It is tempting to try to relate the electronic states in bithiophene to those of the monomer. Such an analysis was recently, and successfully, performed for biphenyl, where it was shown that the excited states could be identified with respect to the corresponding excitations in benzene.31 However, the coupling of the two w systems in biphenyl is rather weak (the CC bond distance is close to a single bond: 1.50 A). Therefore the orbitals are only weakly perturbed and retain their benzene identity to a large extent. The situation in bithiophene is different. The coupling is much stronger with a CC link distance of only 1.45 A. The molecular orbitals of the dimer are therefore considerably modified, in particular, since the HOMO and HOMO-1 orbitals in thiophene are

TABLE II. SCF w-orbital energies (in eV) of thiophene and planar trans-bithiophene.

Thiophene (C2v)


b 1 a2

-14.4 -9.0

-9.5 +5.3

-14.0 -15.2

-9.8 -10.4

-7.7 -9.6

+3.8 +1.6

+6.0 +5.4

close in energy and therefore mix strongly when perturbed (cf. Table II). It is thus not possible to identify an excitation pattern in the dimer from the orbitals of thiophene.

However, an inspection of the w-orbital energies for bithiophene shows that we can expect a complicated low-energy spectrum involving several excited states. The HOMO to LUMO orbital energy separation is 9.3 eV, which is considerably smaller than in thiophene (12 eV). The first

lBu state is therefore expected at an energy lower than the corresponding 1B 2 state in thiophene, which is the second excited state and appears at 5.7 eV. The HOMO-1 energy in this molecule is only 0.5 eV below the HOMO and it is the HOMO-1^LUMO excitation, which gives rise to the first excited state, 2 1A1, in thiophene at 5.3 eV It is pushed below the 1B 1 state due to the interaction with the HOMO^LUMO+1 excitation (for a more detailed discussion of the thiophene spectrum see Ref. 15). It is this competition between the HOMO^LUMO excitation and the interacting HOMO-1 ^LUMO and HOMO^LUMO+1 configurations that determines the ordering of the lowest states in the molecules containing two interacting double bonds.

The situation in bithiophene is further complicated by the fact that the HOMO-1 and HOMO-2 orbital energies differ by only 0.2 eV. Thus four excitations, two of Ag and two of Bu symmetry, can be expected at energies below 5 eV. The ordering cannot be predicted from simple arguments, since it depends on the strength of the interaction between the two pairs of electron configurations. We can also expect the (HOMO)2^(LUMO)2 double excitation will contribute strongly to the lowest A g states, similarly to what happens in the five-membered ring systems. It is clear that the experimental difficulties in assigning the measured spectra are related to this complexity with four states of two different symmetries within a narrow energy range.

Another possible analysis would be to compare bithiophene with c/s-octatetraene, for which the w conjugation ought to be similar. This is, however, not the case. Thiophene itself is the five-membered ring system that differs most from c/s-butadiene. It is considered to be most aromatic, since the sulphur w-orbital interacts more strongly with the rest of the ring than the corresponding nitrogen or oxygen orbital in pyrrole and furan, respectively.15,26 It is therefore not possible to neglect the coupling of the sulfur atom to the carbon w system in a discussion of the electronic structure of the polythiophenes.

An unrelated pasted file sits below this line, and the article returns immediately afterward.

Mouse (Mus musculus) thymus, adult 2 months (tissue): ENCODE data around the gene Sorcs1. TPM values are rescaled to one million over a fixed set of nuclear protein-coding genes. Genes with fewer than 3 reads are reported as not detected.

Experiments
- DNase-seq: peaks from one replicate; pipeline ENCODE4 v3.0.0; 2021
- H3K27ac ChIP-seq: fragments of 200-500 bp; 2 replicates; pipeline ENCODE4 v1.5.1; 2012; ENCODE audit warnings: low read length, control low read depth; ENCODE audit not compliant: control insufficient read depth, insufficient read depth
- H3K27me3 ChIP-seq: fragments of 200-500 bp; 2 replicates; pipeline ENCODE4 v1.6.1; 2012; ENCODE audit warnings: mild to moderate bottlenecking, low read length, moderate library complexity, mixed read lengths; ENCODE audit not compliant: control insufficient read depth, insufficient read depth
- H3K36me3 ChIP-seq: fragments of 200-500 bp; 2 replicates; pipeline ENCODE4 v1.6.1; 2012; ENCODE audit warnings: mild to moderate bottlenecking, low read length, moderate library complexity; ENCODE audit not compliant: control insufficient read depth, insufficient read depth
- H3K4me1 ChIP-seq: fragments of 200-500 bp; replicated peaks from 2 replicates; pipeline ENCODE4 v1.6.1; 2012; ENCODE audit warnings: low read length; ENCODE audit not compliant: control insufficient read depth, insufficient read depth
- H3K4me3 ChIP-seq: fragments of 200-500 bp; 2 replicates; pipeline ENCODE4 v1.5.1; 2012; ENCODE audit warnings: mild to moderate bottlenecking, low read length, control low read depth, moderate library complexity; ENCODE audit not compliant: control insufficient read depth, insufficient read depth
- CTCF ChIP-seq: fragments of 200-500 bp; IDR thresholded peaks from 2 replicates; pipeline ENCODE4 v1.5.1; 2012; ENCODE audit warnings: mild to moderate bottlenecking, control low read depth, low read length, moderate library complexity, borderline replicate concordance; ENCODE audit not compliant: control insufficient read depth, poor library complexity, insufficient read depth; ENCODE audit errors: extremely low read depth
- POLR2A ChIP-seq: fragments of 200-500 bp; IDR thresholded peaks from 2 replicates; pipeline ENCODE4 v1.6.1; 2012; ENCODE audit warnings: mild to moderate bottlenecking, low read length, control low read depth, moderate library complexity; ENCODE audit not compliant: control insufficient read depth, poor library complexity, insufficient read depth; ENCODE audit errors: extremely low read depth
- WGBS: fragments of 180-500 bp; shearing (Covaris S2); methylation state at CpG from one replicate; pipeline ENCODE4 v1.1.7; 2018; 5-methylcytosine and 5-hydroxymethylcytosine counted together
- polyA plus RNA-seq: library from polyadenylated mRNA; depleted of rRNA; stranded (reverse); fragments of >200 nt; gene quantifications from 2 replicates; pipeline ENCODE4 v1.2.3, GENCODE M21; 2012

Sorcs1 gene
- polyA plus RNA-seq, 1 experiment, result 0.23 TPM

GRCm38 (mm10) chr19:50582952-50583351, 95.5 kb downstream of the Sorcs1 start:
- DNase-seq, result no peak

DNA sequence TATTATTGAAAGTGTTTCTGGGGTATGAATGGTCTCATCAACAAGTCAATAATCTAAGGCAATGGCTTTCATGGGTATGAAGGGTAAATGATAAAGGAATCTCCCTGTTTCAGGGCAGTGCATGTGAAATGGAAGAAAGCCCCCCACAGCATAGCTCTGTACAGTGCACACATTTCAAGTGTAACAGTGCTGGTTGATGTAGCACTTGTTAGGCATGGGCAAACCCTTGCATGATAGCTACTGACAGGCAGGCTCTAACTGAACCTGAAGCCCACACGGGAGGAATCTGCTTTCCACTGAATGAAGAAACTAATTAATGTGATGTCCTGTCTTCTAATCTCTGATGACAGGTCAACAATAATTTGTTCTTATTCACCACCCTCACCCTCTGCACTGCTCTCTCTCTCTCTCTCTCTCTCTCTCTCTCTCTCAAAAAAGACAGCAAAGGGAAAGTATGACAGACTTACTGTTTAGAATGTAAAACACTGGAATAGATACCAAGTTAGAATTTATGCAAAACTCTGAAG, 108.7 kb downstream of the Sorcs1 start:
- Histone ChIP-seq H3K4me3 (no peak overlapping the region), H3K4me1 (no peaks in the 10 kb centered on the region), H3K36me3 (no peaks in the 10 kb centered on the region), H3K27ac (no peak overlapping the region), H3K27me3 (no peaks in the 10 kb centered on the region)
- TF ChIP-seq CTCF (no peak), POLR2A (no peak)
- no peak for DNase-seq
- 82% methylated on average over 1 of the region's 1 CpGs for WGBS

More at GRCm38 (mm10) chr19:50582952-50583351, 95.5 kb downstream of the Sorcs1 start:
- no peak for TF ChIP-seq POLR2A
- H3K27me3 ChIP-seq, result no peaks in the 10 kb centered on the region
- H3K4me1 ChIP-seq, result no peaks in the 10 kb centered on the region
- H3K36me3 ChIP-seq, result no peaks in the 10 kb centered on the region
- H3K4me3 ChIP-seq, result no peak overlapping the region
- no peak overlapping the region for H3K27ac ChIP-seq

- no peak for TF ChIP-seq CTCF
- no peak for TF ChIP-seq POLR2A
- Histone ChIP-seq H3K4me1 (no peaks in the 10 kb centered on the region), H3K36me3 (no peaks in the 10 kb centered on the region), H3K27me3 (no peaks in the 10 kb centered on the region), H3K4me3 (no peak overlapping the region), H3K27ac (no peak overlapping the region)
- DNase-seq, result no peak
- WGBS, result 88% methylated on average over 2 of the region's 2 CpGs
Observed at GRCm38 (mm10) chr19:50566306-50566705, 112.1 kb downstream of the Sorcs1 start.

The geometry of bithiophene in the ground state is trans, but slightly out of plane with a twist angle of about 38°. The barrier to planarity is small.19 The situation is most probably different in the excited states. The HOMO is antibonding over the dimer while the HOMO-1 and HOMO-2 orbitals are nonbonding. The LUMO is, on the other hand, bonding, while the LUMO+1 is antibonding. Thus, we expect the first 1Bu state (HOMO^LUMO) to be planar. The same is most probably true for the other states, which have the LUMO orbital strongly occupied. Long vibrational progressions are expected in gas phase spectra, while spectra recorded in solid phases at low temperatures would be redshifted, if the ground state is trapped in a planar conformation.

C. The calculated excited states and the electronic spectrum

The six lowest singlet valence excited states have been considered, four of 1Bu and two of lAg symmetry (1B and lA in the twisted form). We shall usually use the C2h labels also in this case. The main characteristics of the CASSCF wave functions are given in Table III. The first 1Bu state is dominated by the HOMO^LUMO excitation, but contains in addition a sizable contribution from HOMO-2^LUMO. The same is true for the next 1Bu state even if there are now larger contributions from higher excitations.

The first state of lAg symmetry mainly corresponds to the HOMO-1 ^LUMO excitation, but contains also 23% double excitations. The character of being doubly excited is even larger in the next state of this symmetry (42%) and here it is the (HOMO)2^(LUMO)2 that dominates the wave function. Thus, the characteristics of the wave functions for the four lowest excited states are those expected from the simple qualitative analysis given above.

The computed excitation energies and transition intensities for the planar and twisted forms are presented in Table IV together with relevant experimental information. The computed energy difference (CASPT2) between the two geometries in the ground state is only 0.01 eV (0.25 kcal/mol). A somewhat larger value (0.81 kcal/mol) was obtained in a recent MP2 calculation.19 The same calculation showed that the entire potential curve for the intramolecular rotation is very flat. The energy difference between the trans - and c/s-gauche forms is only 0.54 kcal/mol with a barrier of 1.56 kcal/mol in between. This finding is confirmed by the recent measurements of the fluorescence excitation spectrum, which is shown to have two components, one which decreases with increasing temperature and one, which increases.4 The c/s-trans energy difference estimated from the experimental data is 1.16±0.13 kcal/mol. These results are important for the present analysis for two reasons. The fact that the ground state potential is flat implies that variations in computed excitation energies for different geometries will reflect mostly the shape of the upper state potential. Second, the comparison with experiment is complicated by the fact that measured bands will depend strongly on the temperature and on the medium. It is not unlikely that the c/s conformation is more stable than trans in polar media, since there is a large difference in dipole moment. It is only low-temperature gas phase data that can be directly compared to the present results.